The Economist predicted 2019 to be the ‘Year of the Vegan’, and it’s certainly started with a bang. Veganuary (which has been a thing since 2014), has been encouraging people to stick to a plant-based diet for January, this year saw a record of 250k pledges!
While this movement primarily affects the food industry, it’s becoming important for fashion retailers to also cater to this market.
Vegans are looking to incorporate this lifestyle into their wardrobes and are shopping for alternatives to leathers, wool, and skins.
The US, UK, and Germany are the major markets investing in vegan products. By the end of January, we saw a significant 75% increase in products described as ‘vegan’ in the UK YoY. In the US, this grew by 11%, yet as you can see in the graph below, they have a significantly larger assortment to the other markets. According to Mintel research, Germany is the global leader in vegan food and drink product and development. This market experienced an impressive 131% increase in their vegan product YoY.
Other vegan-friendly regions to keep on your radar include France and Denmark.
Paris is poised to become the sustainable capital of fashion by 2024. The “Paris Good Fashion” initiative is an open community for industry professionals to champion eco-conscious practices. We have already noted a 12% increase in France’s vegan products YoY. With Paris focused on innovations for sustainable materials and sourcing, we can expect to see their investment in vegan products thrive over the next five years.
Denmark is home to the Copenhagen Fashion Summit, the world’s leading business event on sustainability in fashion. In their 2019 CEO Agenda, they encouraged fashion retailers to push for industry standards for animal welfare and continue to research alternative solutions to fabrics. In the Danish market, we tracked a whopping 320% increase in products described as ‘vegan’.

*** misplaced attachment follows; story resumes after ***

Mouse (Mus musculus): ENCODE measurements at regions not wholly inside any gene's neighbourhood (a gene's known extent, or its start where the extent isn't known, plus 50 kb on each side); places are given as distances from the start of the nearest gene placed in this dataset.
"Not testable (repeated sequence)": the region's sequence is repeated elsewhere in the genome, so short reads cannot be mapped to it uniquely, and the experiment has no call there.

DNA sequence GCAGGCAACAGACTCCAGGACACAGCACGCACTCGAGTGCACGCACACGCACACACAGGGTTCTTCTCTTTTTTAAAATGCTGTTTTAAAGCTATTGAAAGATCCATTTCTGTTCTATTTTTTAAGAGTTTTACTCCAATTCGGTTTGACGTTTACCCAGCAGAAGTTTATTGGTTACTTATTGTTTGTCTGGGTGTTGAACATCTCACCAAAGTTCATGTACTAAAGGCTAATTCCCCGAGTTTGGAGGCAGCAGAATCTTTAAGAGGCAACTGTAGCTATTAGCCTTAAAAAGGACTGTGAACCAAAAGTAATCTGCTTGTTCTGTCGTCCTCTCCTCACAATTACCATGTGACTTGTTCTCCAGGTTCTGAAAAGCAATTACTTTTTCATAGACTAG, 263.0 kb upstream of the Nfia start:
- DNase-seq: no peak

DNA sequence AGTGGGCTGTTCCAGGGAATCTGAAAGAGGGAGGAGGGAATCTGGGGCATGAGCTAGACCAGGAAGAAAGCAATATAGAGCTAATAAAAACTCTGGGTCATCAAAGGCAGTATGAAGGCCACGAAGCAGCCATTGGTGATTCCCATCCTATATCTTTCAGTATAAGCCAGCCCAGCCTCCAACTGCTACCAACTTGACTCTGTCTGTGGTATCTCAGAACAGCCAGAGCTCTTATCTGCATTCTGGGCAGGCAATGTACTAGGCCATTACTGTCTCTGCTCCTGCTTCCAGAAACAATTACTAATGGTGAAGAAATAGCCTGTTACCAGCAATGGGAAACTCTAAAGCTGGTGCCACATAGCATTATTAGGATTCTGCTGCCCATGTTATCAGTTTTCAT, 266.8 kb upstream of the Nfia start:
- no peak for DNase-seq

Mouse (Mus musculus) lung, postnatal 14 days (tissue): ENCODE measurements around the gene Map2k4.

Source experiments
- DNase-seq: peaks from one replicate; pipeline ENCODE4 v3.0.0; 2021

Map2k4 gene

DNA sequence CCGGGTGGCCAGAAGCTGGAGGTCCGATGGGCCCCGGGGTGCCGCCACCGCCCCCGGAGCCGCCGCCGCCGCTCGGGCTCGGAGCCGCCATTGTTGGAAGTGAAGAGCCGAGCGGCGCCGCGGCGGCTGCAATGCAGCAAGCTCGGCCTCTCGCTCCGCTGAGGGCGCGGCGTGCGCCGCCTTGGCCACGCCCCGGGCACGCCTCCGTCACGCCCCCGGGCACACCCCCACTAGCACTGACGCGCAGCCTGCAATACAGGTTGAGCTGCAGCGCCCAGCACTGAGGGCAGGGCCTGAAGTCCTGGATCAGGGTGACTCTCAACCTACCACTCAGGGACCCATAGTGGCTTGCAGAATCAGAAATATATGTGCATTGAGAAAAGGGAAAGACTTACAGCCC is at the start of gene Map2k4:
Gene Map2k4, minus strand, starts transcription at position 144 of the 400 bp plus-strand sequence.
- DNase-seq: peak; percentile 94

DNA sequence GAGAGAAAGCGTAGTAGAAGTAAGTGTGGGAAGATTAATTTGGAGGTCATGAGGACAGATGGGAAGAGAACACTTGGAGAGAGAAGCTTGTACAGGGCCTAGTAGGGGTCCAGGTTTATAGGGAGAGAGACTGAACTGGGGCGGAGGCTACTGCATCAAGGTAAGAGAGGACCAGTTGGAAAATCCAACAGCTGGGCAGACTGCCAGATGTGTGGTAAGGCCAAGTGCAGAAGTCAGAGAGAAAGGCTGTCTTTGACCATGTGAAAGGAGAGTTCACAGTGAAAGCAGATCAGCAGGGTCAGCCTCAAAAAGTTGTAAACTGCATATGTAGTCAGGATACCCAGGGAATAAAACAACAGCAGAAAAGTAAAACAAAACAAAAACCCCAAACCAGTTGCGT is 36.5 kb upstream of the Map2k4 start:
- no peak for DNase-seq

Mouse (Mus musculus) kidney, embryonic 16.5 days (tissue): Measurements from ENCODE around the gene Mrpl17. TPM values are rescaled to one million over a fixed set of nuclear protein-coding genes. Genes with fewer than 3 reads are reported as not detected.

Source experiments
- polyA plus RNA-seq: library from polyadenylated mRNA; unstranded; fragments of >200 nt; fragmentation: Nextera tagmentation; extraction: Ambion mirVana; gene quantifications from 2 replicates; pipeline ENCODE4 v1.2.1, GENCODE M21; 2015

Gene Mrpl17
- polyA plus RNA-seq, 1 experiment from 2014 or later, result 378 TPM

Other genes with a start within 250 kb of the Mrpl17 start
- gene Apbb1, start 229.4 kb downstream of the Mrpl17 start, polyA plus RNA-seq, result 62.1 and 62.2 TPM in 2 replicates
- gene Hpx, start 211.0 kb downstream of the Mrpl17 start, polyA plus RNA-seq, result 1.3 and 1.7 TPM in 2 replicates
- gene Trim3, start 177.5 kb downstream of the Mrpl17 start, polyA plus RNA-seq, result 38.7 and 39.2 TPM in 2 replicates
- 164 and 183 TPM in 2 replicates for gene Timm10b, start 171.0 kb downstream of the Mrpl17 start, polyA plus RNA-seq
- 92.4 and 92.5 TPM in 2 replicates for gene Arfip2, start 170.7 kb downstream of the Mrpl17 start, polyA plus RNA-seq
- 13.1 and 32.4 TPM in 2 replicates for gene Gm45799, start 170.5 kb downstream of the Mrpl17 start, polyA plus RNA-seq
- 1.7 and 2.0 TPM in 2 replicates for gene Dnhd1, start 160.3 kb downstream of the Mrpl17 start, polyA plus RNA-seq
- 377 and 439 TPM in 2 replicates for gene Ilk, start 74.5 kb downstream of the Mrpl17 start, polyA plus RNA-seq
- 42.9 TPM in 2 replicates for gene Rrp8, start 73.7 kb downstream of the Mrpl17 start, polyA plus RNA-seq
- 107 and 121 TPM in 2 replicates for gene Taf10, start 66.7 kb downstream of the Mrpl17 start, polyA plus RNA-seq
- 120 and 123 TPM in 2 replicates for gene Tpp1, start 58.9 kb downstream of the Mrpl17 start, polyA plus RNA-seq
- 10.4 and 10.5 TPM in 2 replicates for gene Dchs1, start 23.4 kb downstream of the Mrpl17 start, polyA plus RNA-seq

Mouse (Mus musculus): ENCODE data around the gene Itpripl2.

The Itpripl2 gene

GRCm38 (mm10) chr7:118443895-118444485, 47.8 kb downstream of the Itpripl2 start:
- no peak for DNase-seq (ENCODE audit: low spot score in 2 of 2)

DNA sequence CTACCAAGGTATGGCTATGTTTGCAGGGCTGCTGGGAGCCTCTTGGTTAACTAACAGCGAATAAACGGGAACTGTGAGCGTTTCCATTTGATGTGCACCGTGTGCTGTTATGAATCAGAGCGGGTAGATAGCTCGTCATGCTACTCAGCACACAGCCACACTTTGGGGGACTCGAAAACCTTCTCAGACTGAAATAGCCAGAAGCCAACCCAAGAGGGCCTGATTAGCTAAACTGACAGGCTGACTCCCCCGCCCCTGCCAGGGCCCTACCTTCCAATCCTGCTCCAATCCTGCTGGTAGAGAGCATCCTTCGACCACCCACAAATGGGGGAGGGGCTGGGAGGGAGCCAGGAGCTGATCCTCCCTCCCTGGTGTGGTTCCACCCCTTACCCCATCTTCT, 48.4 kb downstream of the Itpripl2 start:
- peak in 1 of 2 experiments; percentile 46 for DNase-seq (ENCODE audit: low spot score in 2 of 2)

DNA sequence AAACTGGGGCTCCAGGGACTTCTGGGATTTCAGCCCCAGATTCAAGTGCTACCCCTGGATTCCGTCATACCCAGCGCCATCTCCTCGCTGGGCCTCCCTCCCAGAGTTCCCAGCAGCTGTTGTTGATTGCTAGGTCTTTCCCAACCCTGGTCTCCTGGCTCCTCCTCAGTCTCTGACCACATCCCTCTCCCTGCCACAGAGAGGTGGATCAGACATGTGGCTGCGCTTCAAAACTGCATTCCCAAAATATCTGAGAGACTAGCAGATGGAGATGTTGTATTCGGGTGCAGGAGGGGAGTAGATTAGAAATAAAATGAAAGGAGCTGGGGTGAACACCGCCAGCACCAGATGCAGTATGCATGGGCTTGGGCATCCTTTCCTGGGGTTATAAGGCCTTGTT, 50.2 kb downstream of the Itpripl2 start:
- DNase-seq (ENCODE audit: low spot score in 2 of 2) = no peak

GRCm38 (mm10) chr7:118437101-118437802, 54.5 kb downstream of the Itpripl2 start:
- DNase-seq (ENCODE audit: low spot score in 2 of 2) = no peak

Beauty dominates but footwear is growing
Under the ongoing consumer demand for cruelty-free products in the beauty industry, beauty vegan products arriving between December 2018 and January 2019, surmount all other categories. Of vegan products new-to-market, the beauty sector makes up 82% in the UK, 40% in the US and 62% in Germany.
We are seeing a considerable shift in vegan-friendly shoes in the US market. A year ago, footwear only made up 16% of
UK footwear and accessories have seen slight growth from a combined 15% in 2018 to 16% in 2019 of the total assortment. This shows an apparent gap in the market for retailers to test the water with alternative fabrications.
For Spring, Marks & Spencer launched an animal-free footwear collection. The collection consisted of over 200 styles catering for men, women, and kids. Despite being honored with PETA’s first ever “Vegan-Friendly High-Street Retailer” award, Marks & Spencer were quiet about their animal-free footwear line.
While Office (UK) and Free People (US) both promoted vegan shoes, Veganuary promotions remained minimal and primarily related to food. This leaves open an opportunity for retailers to push communications – time to snatch the attention of those 250k vegan pledges!
What’s luxury’s role in all this?
After years of campaigning, we’re seeing a rise in luxury brands deleting fur and exotic skins from their collections.
Designers such as Gucci, Chanel, Burberry, Versace and, most recently, Victoria Beckham have vowed to keep their catwalks fur-free. This cohort sets an example for the rest of the industry to follow and operate on developing materials with a low environmental impact. We are already seeing a 41% decline of women’s fur arrivals for January YoY in the UK luxury market.
Stella McCartney, Nanushka and Dr Martens already operate in this space.
While great strides have been made on eliminating fur, there is still a long way to go. PETA has now turned their attention on banning the use of wool, even campaigning the Dorset Village of Wool to change their name to “Vegan Wool”. For PETA-approved vegan fashion brands, check out the list here.
Despite the consistent growth, there’s still a need for retailers to find vegan alternatives in garments – particularly with wools. Need more convincing? Vegan alternatives allow you to buy into animal print trends while keeping your costs down. All the while you are getting eco-friendly brownie points!
Research and data insights by Kayla Marci, Market Analyst.
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